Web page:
Make no mistake about it: this is a gospel issue, plain and simple. I want to say this very carefully. Christian rap is not a gospel issue because Christians need to do it, but because their freedom to do it – their freedom to let the gospel take root in the soil of their culture and bear fruit in their communities, with their voices, sounds, and heart language, is something worth dying for.

It’s a gospel issue because what they demand – abandoning and replacing their culture with something more “appropriate” – is another gospel altogether.

It’s the reason Paul wrote the book of Galatians. It’s the reason he rebuked the Judaisers. To condemn a whole culture, to demand cultural conformity is to add on to the free, culture-renewing grace of Jesus and say, “Jesus plus our cultural norms.”

I don’t know why it would be offensive to put rap and hip-hop in the same ephemeral category of The Three Stooges, The Simpsons, and Ricky Gervais. To do so is just as implicitly elitist and hierarchical as the white-guy panel was. One difference is race. But were these panelists really referring to race or to a sense that some forms of cultural expression are worse than others? Race may have played a part in their comments, though the rush to find the racist code in their language despite their explicit silence is hardly the best evidence of Christian charity. Still, the overwhelming urge to laud and defend rap as just one more valid and good cultural expression is not a good sign. It shows that the so-called conservatives in the culture wars are just as multicultural as the people who continue to promote race, class, and gender as significant categories for understanding culture.

Who Will Review in that Great Day?

Our Virtuous Commonwealth of Pennsylvania correspondent sends us news of a book, From Heaven He Came and Sought Her, on limited definite atonement. It features chapters by:

Raymond A. Blacketer, Henri A. G. Blocher, Amar Djaballah, Sinclair Ferguson, Lee Gatiss, David Gibson, Jonathan Gibson, Matthew S. Harmon, Michael A. G. Haykin, Paul Helm, David S. Hogg, Robert Letham, Donald Macleod, J. Alec Motyer, cJohn Piper, Thomas R. Schreiner, Daniel Strange, Carl R. Trueman, Stephen J. Wellum, Garry J. Williams, and Paul R. Williamson.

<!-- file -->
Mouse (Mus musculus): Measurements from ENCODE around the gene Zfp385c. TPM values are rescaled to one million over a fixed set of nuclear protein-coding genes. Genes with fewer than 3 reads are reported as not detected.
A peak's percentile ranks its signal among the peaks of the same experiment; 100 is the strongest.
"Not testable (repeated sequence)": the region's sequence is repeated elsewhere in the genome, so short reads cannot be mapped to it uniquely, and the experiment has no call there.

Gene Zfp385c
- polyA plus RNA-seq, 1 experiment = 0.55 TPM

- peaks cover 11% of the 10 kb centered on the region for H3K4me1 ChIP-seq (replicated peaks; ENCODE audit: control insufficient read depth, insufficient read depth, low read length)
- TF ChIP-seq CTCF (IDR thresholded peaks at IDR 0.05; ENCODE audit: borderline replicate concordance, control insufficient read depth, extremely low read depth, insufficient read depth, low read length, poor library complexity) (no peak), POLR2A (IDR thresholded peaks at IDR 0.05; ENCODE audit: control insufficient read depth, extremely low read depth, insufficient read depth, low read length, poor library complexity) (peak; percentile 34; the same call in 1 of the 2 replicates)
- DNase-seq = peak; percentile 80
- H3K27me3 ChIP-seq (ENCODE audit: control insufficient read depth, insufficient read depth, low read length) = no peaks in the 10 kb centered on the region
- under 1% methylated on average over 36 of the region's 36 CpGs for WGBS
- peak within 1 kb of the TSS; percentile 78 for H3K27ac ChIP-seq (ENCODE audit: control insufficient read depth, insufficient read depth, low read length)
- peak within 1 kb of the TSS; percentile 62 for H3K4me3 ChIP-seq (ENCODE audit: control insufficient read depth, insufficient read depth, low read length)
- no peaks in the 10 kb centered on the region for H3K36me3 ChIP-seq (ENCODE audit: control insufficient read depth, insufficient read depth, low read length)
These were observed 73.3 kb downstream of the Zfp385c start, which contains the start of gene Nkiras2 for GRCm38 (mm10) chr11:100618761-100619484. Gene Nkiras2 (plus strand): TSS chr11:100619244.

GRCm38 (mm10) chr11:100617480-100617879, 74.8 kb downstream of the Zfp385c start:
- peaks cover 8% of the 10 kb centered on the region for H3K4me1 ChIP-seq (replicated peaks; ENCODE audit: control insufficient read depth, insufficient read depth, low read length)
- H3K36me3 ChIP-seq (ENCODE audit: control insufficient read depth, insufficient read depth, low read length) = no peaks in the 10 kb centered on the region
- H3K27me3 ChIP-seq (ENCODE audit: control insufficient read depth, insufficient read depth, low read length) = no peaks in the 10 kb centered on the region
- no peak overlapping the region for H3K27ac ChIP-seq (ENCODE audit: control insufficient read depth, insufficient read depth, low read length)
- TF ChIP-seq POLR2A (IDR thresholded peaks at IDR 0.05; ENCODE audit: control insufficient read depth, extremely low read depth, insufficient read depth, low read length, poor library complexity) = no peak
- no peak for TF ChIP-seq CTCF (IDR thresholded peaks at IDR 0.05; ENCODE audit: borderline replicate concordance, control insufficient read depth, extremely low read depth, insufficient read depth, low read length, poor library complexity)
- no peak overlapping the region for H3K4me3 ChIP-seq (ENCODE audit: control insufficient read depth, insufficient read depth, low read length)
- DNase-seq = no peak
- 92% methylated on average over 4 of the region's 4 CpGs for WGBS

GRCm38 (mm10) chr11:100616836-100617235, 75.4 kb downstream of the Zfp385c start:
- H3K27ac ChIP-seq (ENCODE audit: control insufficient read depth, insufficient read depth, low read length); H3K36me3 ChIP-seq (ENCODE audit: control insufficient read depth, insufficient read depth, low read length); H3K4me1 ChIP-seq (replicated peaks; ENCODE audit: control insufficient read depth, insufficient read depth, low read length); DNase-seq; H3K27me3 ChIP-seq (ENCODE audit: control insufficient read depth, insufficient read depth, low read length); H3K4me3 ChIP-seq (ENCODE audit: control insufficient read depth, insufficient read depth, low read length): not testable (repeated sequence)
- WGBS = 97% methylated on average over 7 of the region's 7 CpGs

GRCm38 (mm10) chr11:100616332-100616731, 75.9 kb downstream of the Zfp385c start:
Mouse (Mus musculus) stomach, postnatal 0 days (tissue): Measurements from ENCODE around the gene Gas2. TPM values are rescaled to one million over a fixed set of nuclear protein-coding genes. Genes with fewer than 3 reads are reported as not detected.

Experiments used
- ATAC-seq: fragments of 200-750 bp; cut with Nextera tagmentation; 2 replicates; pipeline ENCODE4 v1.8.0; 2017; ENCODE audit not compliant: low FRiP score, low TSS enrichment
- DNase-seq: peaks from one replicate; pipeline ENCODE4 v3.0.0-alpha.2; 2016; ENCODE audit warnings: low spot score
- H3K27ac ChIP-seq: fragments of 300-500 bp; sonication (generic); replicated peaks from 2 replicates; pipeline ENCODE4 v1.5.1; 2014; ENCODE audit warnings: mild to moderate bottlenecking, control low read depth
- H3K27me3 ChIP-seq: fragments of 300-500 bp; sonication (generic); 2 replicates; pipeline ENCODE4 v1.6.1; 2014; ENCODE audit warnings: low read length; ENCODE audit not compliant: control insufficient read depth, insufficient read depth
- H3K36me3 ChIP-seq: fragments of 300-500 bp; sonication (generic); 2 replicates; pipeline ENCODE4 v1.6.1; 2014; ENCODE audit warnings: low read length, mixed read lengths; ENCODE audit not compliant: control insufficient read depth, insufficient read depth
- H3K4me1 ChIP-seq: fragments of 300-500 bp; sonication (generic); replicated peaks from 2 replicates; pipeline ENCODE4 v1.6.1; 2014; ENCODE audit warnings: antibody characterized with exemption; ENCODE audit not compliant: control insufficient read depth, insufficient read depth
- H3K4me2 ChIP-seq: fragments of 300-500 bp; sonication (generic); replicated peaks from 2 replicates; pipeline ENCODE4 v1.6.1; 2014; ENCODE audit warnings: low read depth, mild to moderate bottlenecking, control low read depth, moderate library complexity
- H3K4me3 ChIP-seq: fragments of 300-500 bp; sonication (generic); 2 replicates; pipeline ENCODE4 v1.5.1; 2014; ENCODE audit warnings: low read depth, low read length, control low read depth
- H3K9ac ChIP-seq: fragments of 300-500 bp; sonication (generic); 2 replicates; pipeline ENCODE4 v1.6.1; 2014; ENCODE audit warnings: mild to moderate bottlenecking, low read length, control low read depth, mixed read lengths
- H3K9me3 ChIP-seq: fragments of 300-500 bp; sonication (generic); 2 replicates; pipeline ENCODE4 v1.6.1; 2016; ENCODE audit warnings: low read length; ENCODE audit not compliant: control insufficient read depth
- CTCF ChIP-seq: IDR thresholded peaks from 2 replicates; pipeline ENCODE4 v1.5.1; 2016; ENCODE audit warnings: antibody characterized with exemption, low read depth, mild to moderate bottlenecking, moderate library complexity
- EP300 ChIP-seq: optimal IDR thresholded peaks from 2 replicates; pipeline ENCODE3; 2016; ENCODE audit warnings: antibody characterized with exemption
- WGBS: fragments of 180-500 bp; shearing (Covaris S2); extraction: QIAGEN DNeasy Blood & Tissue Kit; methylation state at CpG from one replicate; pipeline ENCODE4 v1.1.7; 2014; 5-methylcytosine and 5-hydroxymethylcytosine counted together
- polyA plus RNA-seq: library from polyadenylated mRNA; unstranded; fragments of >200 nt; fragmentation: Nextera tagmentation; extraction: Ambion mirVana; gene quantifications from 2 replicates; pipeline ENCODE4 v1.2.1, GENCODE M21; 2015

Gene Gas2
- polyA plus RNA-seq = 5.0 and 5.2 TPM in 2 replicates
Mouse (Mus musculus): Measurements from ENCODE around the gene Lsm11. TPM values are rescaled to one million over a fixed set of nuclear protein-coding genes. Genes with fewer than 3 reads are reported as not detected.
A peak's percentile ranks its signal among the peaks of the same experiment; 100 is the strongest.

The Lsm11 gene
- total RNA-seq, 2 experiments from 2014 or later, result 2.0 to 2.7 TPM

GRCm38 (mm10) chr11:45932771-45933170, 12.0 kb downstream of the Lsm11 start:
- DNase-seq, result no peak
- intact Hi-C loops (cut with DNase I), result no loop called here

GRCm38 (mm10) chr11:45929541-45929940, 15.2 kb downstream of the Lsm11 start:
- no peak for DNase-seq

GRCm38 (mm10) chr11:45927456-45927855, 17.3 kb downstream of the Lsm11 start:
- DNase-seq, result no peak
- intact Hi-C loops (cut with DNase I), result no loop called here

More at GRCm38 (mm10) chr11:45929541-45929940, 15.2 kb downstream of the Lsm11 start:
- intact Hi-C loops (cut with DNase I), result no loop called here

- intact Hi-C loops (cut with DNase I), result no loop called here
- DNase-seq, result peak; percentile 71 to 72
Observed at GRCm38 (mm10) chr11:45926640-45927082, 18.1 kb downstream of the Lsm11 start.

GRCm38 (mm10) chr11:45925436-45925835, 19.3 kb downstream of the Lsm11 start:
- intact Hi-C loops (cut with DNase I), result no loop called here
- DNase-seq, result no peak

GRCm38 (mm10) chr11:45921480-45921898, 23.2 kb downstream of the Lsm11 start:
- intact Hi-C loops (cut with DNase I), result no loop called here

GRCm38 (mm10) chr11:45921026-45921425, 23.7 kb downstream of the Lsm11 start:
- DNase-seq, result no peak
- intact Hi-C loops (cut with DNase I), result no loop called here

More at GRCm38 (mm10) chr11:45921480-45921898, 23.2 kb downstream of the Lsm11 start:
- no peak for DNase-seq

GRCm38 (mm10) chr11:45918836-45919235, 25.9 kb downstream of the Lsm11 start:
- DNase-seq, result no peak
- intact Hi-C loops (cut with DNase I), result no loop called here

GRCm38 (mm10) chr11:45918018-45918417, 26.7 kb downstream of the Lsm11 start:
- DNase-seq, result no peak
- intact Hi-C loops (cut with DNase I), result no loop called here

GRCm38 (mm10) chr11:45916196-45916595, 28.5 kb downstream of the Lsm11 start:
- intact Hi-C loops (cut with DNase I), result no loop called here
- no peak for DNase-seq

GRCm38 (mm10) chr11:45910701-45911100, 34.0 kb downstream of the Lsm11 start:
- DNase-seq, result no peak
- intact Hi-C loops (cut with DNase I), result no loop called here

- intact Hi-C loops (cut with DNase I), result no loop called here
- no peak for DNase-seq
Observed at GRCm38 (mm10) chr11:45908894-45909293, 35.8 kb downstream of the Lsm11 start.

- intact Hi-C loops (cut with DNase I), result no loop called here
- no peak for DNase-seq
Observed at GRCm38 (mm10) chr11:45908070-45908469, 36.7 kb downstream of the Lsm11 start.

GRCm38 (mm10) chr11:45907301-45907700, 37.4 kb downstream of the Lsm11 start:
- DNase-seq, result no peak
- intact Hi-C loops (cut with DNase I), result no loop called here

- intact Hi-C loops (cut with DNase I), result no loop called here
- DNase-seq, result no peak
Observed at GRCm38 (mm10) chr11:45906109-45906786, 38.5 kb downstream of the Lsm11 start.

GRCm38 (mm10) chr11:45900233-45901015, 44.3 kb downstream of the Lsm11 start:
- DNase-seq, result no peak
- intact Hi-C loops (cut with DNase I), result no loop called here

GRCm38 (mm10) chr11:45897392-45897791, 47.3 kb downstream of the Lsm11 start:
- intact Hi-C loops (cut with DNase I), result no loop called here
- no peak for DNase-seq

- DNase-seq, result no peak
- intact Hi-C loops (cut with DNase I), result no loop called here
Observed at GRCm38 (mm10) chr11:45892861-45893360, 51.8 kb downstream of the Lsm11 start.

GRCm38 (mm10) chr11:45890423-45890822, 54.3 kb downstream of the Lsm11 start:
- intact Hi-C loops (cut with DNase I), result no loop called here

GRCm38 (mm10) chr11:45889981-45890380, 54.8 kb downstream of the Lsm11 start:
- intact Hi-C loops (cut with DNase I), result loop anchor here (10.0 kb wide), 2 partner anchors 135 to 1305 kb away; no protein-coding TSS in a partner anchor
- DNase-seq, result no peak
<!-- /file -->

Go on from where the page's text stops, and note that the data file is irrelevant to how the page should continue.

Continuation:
It comes with endorsements from:

J. I. Packer, D. A. Carson, Michael Horton, David Wells, John Frame, Richard B. Gaffin, Jr., Ligon Duncan, and Kelly M. Kapic.

So who is left who teaches theology or historical theology to review this book? And will those people feel all that kindly to a book whose editors overlooked them?

Sometimes publishers go overboard with endorsements and take out of circulation people who should be reviewing the book. Of course, endorsements may sell more books than reviews. But I doubt it.

Why Does Mahaney Get More Slack Than Nevin?

The answer appears to be that if you I have spoken at conferences with C.J., shared a meal with him after one of those sessions, or sung Sovereign Grace Music songs on stage with him, then it is possible to stand in the gap with C.J. in the current difficulty that SGM is experiencing. But if you have not done any of those relationship-building things with J.W., then it is not possible to give Nevin the benefit of the doubt.

This is another way of saying that personal knowledge and friendship appear to be significant elements in the reactions from famous evangelical Reformed figures to the news about C. J. Mahaney and the difficulties besetting SGM. Al Mohler has issued a statement of full confidence in Mahaney and so Ligon Duncan has recently issued a statement over at Reformation 21 which includes this: